In fact, the data showed that attitudes toward sexuality, race, skin tone, age and disability are changing faster than attitudes towards weight. In the period 2004 to 2010, researchers found a 40% increase in weight bias.
The mental health outcomes of weight stigma are worrying, with a meta-analysis study from 2019 finding the greater the perceived weight stigma, the worse the mental health status of the individual. Researchers concluded that in order to improve the wellbeing and protect the psychological functioning of individuals who are at the receiving end of weight stigma, this must be addressed through education and policies.
Those discriminated against for their weight can also experience poor healthcare outcomes, with research showing that higher-weight patients often feel they are devalued in a clinical setting and frequently reported feeling ignored. “Higher BMI adults are nearly three times as likely as persons with ‘normal’ BMI to say that they have been denied appropriate medical care,” the study reads.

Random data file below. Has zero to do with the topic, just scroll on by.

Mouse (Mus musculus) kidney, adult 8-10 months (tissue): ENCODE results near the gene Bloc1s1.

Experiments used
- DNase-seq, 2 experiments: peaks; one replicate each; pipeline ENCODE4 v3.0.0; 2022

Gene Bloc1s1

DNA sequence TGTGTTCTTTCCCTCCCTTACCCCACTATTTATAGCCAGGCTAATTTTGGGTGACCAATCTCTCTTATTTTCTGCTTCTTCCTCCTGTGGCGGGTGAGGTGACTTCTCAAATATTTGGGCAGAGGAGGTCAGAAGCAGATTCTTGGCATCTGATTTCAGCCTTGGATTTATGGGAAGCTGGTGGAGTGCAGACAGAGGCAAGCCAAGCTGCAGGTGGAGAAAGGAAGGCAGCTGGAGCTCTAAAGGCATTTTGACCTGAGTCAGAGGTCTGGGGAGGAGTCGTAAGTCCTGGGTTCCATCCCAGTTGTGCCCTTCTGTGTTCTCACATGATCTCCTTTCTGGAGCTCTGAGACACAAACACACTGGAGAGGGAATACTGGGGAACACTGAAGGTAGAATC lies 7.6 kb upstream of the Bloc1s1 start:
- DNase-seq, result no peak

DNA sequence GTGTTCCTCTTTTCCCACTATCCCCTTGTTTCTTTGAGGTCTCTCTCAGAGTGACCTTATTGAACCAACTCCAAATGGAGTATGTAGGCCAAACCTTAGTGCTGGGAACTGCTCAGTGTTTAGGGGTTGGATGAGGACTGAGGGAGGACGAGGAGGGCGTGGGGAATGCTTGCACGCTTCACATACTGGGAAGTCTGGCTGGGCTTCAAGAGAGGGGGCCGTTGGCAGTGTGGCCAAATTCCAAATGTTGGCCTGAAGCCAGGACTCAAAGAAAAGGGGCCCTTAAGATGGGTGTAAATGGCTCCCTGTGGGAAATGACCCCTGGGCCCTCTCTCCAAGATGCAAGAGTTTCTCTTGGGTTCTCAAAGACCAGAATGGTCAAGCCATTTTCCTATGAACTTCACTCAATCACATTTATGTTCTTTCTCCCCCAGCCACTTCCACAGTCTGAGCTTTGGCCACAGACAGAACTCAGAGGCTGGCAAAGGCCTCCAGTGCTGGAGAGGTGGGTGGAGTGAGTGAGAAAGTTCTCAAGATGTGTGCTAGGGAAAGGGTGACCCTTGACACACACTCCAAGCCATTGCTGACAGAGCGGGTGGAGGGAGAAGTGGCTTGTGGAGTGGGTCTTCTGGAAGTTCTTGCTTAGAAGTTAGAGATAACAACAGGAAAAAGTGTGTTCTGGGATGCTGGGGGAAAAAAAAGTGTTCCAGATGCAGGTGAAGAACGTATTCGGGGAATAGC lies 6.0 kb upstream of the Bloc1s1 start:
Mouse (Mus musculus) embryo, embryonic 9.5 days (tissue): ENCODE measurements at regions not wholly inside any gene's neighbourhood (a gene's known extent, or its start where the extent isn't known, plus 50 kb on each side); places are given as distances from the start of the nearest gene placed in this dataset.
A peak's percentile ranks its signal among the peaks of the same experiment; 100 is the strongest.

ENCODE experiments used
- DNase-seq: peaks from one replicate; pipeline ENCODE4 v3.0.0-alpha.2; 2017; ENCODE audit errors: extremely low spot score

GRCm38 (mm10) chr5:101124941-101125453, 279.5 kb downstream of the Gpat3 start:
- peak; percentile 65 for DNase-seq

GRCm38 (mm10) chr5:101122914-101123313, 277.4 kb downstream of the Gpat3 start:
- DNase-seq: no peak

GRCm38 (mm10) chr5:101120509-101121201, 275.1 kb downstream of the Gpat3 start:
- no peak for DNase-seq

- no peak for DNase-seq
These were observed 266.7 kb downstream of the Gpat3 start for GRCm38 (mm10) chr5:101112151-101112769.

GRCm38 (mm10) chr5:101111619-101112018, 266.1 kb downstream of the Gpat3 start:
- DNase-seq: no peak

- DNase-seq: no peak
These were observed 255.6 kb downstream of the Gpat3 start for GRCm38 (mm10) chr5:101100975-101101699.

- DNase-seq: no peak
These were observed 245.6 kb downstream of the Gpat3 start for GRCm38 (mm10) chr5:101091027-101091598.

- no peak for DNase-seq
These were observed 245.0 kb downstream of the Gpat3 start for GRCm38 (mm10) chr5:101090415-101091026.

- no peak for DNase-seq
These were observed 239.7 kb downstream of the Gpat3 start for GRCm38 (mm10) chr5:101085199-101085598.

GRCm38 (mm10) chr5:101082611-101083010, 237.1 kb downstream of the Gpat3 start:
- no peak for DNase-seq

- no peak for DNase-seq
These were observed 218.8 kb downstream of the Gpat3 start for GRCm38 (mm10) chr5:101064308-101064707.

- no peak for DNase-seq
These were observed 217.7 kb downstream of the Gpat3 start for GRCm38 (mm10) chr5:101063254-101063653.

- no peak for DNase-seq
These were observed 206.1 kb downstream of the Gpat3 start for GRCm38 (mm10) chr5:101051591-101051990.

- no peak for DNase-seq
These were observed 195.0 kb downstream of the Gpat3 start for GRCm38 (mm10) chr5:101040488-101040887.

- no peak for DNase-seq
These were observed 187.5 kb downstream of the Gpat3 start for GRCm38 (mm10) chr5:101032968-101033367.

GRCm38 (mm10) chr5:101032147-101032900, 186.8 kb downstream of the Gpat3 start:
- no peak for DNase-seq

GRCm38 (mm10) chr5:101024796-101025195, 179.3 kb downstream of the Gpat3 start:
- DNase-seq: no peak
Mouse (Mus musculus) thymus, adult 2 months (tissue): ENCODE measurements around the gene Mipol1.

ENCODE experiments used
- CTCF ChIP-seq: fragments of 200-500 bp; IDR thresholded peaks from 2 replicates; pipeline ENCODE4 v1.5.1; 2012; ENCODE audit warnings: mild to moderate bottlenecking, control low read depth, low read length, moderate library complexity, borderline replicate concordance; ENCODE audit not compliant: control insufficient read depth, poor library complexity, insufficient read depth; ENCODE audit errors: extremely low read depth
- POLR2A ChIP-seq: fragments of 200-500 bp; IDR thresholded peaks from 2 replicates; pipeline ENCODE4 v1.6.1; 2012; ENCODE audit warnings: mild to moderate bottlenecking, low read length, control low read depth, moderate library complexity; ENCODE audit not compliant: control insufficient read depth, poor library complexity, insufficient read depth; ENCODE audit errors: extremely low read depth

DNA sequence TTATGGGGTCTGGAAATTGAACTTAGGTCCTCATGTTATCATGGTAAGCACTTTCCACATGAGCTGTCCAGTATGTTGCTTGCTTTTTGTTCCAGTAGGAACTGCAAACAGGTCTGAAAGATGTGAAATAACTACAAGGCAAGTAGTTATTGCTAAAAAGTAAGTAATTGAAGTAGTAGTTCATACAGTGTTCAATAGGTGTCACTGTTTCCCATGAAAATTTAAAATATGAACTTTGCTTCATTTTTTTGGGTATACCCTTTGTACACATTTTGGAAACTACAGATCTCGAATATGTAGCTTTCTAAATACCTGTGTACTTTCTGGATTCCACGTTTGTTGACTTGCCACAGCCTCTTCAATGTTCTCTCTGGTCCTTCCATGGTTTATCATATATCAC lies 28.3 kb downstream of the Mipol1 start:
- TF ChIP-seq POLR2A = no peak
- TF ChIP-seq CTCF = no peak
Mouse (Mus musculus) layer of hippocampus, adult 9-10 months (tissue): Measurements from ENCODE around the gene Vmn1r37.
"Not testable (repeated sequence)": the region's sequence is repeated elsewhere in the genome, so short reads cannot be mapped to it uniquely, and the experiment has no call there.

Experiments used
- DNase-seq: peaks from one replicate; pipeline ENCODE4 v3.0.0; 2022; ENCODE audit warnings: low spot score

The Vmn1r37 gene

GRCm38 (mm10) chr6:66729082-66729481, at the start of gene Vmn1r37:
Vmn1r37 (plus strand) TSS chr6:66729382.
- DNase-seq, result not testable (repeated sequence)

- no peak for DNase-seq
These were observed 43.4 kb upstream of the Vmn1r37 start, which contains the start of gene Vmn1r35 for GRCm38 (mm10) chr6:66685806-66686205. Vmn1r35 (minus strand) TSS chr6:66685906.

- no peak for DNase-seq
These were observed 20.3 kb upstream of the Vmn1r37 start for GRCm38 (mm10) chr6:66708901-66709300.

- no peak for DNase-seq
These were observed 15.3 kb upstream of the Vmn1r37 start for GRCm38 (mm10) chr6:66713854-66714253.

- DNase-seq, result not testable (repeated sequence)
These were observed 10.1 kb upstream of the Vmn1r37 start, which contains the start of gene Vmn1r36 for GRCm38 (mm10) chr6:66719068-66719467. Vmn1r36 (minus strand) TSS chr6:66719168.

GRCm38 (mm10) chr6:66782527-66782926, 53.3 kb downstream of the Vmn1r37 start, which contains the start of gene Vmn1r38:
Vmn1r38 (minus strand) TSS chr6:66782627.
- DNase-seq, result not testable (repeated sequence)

This is what happened to Rebecca Hiles, who at the age of 17, was turned away by multiple physicians and instead, told to lose weight to address her shortness of breath and coughing fits. Three years later, in 2012, Hiles was diagnosed with cancer — a slow-growing carcinoid tumour in the bronchial tube — and was scheduled to have surgery just two weeks later, where surgeons removed her entire left lung.
Another more recent example from the United Kingdom shows the devastating impact of weight stigma. In October last year, British obesity nurse specialist, Toni Jenkins, tweeted details of how weight bias and body shame perpetrated by professionals in the medical industry cost one woman her life.